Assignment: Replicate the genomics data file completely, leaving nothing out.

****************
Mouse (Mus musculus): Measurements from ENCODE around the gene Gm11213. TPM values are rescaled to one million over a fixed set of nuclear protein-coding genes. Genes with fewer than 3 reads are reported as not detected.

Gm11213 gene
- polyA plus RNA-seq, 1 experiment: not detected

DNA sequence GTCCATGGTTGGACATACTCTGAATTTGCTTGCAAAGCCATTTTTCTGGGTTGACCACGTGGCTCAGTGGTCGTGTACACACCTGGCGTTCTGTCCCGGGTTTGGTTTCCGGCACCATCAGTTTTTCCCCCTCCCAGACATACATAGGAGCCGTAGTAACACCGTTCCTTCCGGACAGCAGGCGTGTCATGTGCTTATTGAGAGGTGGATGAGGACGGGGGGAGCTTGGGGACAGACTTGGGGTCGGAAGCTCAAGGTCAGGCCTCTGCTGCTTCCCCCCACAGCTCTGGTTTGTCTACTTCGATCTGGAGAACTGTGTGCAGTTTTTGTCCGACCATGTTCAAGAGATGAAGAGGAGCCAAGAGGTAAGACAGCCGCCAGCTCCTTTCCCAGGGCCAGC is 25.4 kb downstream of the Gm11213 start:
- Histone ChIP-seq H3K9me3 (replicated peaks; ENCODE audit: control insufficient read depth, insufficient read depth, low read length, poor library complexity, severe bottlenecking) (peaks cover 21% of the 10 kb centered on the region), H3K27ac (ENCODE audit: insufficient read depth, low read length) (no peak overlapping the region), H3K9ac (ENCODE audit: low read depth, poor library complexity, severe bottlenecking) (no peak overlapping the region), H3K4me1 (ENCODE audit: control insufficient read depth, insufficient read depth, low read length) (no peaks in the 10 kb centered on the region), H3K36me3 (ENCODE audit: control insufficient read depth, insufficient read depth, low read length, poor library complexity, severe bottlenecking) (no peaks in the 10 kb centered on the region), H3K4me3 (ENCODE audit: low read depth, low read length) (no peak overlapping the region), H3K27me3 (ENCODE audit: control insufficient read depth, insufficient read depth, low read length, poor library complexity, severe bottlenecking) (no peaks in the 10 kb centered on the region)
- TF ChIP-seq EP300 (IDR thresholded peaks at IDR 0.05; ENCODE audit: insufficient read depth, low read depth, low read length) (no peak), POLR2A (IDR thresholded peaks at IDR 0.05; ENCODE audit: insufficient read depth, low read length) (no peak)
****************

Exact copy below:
Mouse (Mus musculus): Measurements from ENCODE around the gene Gm11213. TPM values are rescaled to one million over a fixed set of nuclear protein-coding genes. Genes with fewer than 3 reads are reported as not detected.

Gm11213 gene
- polyA plus RNA-seq, 1 experiment: not detected

DNA sequence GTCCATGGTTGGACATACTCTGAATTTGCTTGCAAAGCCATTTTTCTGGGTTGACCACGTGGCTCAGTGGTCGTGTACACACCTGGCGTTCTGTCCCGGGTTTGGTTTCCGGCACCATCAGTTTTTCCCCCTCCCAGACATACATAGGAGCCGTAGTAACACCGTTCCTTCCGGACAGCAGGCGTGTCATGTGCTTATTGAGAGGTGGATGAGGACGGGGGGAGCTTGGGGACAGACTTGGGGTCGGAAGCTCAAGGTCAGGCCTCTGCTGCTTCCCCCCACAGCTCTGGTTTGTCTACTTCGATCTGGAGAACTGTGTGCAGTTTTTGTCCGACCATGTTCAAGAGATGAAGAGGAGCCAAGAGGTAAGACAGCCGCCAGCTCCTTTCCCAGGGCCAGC is 25.4 kb downstream of the Gm11213 start:
- Histone ChIP-seq H3K9me3 (replicated peaks; ENCODE audit: control insufficient read depth, insufficient read depth, low read length, poor library complexity, severe bottlenecking) (peaks cover 21% of the 10 kb centered on the region), H3K27ac (ENCODE audit: insufficient read depth, low read length) (no peak overlapping the region), H3K9ac (ENCODE audit: low read depth, poor library complexity, severe bottlenecking) (no peak overlapping the region), H3K4me1 (ENCODE audit: control insufficient read depth, insufficient read depth, low read length) (no peaks in the 10 kb centered on the region), H3K36me3 (ENCODE audit: control insufficient read depth, insufficient read depth, low read length, poor library complexity, severe bottlenecking) (no peaks in the 10 kb centered on the region), H3K4me3 (ENCODE audit: low read depth, low read length) (no peak overlapping the region), H3K27me3 (ENCODE audit: control insufficient read depth, insufficient read depth, low read length, poor library complexity, severe bottlenecking) (no peaks in the 10 kb centered on the region)
- TF ChIP-seq EP300 (IDR thresholded peaks at IDR 0.05; ENCODE audit: insufficient read depth, low read depth, low read length) (no peak), POLR2A (IDR thresholded peaks at IDR 0.05; ENCODE audit: insufficient read depth, low read length) (no peak)